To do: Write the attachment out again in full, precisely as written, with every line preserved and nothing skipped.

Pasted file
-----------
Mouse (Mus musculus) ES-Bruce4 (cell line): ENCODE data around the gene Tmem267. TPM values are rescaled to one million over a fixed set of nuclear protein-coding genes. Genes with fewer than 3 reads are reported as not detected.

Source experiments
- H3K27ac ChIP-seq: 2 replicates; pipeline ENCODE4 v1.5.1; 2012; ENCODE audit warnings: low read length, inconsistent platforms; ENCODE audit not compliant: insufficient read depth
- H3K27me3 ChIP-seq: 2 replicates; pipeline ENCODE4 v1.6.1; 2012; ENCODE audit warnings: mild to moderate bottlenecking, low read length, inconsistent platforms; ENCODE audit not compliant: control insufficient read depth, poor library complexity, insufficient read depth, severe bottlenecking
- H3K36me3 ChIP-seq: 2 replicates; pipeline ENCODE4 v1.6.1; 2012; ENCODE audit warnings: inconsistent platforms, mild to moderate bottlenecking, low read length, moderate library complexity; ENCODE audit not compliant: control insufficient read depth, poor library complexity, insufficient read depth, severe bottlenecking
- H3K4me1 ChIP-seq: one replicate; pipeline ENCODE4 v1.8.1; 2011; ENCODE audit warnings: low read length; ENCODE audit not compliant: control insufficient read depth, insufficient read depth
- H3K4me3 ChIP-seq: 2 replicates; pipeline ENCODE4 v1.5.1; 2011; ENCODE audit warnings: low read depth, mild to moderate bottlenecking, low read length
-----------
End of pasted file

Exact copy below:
Mouse (Mus musculus) ES-Bruce4 (cell line): ENCODE data around the gene Tmem267. TPM values are rescaled to one million over a fixed set of nuclear protein-coding genes. Genes with fewer than 3 reads are reported as not detected.

Source experiments
- H3K27ac ChIP-seq: 2 replicates; pipeline ENCODE4 v1.5.1; 2012; ENCODE audit warnings: low read length, inconsistent platforms; ENCODE audit not compliant: insufficient read depth
- H3K27me3 ChIP-seq: 2 replicates; pipeline ENCODE4 v1.6.1; 2012; ENCODE audit warnings: mild to moderate bottlenecking, low read length, inconsistent platforms; ENCODE audit not compliant: control insufficient read depth, poor library complexity, insufficient read depth, severe bottlenecking
- H3K36me3 ChIP-seq: 2 replicates; pipeline ENCODE4 v1.6.1; 2012; ENCODE audit warnings: inconsistent platforms, mild to moderate bottlenecking, low read length, moderate library complexity; ENCODE audit not compliant: control insufficient read depth, poor library complexity, insufficient read depth, severe bottlenecking
- H3K4me1 ChIP-seq: one replicate; pipeline ENCODE4 v1.8.1; 2011; ENCODE audit warnings: low read length; ENCODE audit not compliant: control insufficient read depth, insufficient read depth
- H3K4me3 ChIP-seq: 2 replicates; pipeline ENCODE4 v1.5.1; 2011; ENCODE audit warnings: low read depth, mild to moderate bottlenecking, low read length